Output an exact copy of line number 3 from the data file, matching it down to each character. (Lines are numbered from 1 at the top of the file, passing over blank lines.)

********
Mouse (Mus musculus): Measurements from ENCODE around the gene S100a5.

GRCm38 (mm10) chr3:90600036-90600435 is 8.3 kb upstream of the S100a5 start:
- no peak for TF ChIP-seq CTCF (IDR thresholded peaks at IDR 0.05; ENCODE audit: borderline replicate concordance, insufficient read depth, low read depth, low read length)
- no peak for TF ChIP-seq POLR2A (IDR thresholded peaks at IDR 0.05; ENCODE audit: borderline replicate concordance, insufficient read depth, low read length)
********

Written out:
- no peak for TF ChIP-seq CTCF (IDR thresholded peaks at IDR 0.05; ENCODE audit: borderline replicate concordance, insufficient read depth, low read depth, low read length)